Editor’s note: This article was initially published in The Daily Gazette, Swarthmore’s online, daily newspaper founded in Fall 1996. As of Fall 2018, the DG has merged with The Phoenix. See the about page to read more about the DG.
The Hindu Club has been around for three years, but this year it looks to be more of a campus presence than ever. The club wants to realize its full potential as what President Devi Ramkissoon ’06 calls “a safe space for people to learn about and talk about Hinduism even if they’re not Hindu.” As such, “our activities go far beyond just practicing our religion–we’re very interested in dialogues and interfaith discussions.”
“The idea started during my freshman year,” explains Devi, “when my friend and I were pretty religious and we felt there was no outlet for us to practice our religion. Things started well but fell through because we just weren’t getting enough support. In our sophomore year we held a faculty panel of Tri-Co professors about the evolution of Hinduism, and what it means to Hindus in this modern day and age. We didn’t have a large turnout, but the people who showed up were all earnest about the history of religions, and all agreed that there needed to be more discussions of the type, so that was encouraging.”
Devi studied abroad in the spring of her junior year, but in the fall the club held a dinner for Diwali, one of the most important Hindu holidays. “Lots of the participants weren’t Hindu, but it was nice to get a feel for who was interested in the religion.”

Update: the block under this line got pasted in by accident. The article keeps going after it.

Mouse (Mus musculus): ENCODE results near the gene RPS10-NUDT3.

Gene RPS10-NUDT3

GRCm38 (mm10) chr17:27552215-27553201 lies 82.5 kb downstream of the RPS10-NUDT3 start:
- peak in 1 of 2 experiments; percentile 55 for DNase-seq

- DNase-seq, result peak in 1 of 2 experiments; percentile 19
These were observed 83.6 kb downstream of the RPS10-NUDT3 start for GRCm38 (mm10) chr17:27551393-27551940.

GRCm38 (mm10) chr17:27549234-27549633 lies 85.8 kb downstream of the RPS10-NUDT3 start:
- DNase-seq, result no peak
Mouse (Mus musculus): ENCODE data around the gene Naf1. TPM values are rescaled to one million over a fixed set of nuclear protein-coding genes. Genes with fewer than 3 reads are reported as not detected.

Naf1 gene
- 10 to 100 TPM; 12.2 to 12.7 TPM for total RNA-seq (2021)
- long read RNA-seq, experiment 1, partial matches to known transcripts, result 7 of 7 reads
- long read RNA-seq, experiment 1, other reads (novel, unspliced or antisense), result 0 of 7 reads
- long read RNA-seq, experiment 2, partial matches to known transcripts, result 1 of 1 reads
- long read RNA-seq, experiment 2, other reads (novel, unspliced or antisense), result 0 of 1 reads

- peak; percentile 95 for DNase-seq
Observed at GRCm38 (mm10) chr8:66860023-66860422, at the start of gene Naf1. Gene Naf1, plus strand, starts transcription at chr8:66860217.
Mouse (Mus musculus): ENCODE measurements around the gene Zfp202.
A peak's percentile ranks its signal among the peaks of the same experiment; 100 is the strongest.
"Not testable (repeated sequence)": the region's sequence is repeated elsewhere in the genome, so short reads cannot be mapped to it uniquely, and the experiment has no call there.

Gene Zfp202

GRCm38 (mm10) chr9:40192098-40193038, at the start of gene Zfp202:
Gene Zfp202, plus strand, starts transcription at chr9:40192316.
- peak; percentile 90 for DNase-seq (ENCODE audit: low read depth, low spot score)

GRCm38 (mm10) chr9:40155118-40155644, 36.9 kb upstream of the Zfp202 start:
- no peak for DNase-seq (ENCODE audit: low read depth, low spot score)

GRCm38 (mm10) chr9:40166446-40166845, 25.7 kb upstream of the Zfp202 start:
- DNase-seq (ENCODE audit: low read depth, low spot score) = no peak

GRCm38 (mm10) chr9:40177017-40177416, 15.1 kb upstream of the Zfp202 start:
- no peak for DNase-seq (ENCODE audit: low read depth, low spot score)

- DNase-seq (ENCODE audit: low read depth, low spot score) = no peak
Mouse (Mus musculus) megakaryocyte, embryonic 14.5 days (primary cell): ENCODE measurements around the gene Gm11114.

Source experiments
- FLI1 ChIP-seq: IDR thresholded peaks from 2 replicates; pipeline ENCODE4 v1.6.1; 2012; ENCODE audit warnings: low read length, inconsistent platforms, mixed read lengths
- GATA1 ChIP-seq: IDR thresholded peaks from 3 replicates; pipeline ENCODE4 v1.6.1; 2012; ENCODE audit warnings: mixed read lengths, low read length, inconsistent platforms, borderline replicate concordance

This year, the club hopes to generate enough interest and support to be able to carry on after the graduation of the founding members. One of the projects already in the works is a panel co-sponsored by the Muslim Students Association on the similarities between Hinduism and Islam. “Since they usually come from similar ethnic backgrounds, the backlash since 9/11 and the London attacks has affected both groups,” explains Devi, “and through this event we hope to form a more cohesive community to deal with the backlash.”
Devi hopes to hold bimonthly readings from the Gita, a Hindu holy book, and to “celebrate holidays this year more than ever.” In addition to the Diwali dinner, “there’s a huge holiday coming up around October Break, the Navrati festival.”
The club also plans on teaming up with the Student Progressive Christians for a special “Pizza and Parables,” where most of the religious groups on campus will join together to eat pizza and discuss the similarities between parables from all religions.
The Hindu Club may be small, but its members hold “a strong belief that we should continue. We have a group of really dedicated people who help to push things along, and one of our main goals for this semester is making the campus more aware that we’re an open group to which everyone is invited.”